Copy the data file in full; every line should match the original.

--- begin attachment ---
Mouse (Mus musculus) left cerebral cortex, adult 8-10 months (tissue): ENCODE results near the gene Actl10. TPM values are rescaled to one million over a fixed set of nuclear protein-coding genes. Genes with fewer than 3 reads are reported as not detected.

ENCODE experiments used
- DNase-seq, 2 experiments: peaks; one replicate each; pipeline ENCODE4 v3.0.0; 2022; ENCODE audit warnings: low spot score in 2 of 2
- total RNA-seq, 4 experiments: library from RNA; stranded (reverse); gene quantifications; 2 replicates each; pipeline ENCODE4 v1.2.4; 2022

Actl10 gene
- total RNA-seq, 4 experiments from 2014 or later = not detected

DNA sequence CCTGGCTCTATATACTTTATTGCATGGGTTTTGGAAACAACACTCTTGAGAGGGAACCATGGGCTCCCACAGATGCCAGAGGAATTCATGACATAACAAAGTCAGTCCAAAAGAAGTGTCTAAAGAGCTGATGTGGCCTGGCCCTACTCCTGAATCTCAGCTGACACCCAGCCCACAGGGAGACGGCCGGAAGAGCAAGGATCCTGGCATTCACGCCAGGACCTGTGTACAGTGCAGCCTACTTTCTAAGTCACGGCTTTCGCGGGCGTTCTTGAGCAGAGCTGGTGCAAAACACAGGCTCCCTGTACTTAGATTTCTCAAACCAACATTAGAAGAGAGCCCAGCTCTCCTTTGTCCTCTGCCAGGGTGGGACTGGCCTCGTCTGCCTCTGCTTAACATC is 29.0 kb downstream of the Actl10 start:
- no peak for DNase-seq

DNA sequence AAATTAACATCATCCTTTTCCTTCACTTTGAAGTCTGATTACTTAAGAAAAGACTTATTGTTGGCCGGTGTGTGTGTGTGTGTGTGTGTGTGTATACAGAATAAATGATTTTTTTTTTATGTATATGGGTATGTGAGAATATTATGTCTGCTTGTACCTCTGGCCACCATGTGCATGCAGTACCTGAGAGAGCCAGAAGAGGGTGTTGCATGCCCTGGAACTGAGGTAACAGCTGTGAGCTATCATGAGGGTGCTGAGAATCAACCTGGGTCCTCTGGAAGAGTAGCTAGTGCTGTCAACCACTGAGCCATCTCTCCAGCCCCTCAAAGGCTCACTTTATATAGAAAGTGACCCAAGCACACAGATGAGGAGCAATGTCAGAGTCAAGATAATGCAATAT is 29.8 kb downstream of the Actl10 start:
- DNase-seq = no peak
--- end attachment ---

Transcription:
Mouse (Mus musculus) left cerebral cortex, adult 8-10 months (tissue): ENCODE results near the gene Actl10. TPM values are rescaled to one million over a fixed set of nuclear protein-coding genes. Genes with fewer than 3 reads are reported as not detected.

ENCODE experiments used
- DNase-seq, 2 experiments: peaks; one replicate each; pipeline ENCODE4 v3.0.0; 2022; ENCODE audit warnings: low spot score in 2 of 2
- total RNA-seq, 4 experiments: library from RNA; stranded (reverse); gene quantifications; 2 replicates each; pipeline ENCODE4 v1.2.4; 2022

Actl10 gene
- total RNA-seq, 4 experiments from 2014 or later = not detected

DNA sequence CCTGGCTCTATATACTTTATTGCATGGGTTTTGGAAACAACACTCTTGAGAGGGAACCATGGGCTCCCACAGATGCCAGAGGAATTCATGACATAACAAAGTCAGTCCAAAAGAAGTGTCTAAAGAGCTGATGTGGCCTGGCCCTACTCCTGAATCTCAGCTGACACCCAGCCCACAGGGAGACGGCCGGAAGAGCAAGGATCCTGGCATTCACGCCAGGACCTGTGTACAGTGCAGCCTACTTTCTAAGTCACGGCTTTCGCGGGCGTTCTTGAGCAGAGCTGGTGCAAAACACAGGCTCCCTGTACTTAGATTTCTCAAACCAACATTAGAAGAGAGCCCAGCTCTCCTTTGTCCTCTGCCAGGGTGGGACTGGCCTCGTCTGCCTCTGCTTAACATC is 29.0 kb downstream of the Actl10 start:
- no peak for DNase-seq

DNA sequence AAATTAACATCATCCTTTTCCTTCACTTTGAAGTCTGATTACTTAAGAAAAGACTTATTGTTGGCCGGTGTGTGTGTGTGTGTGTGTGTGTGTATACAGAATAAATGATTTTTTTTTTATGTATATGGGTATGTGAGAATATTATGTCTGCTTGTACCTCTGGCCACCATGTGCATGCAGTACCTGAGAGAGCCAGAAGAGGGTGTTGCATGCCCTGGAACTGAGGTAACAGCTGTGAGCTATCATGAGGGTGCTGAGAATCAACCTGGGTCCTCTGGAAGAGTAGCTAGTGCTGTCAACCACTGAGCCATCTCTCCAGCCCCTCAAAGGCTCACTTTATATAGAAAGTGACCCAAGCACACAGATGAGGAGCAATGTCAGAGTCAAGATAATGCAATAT is 29.8 kb downstream of the Actl10 start:
- DNase-seq = no peak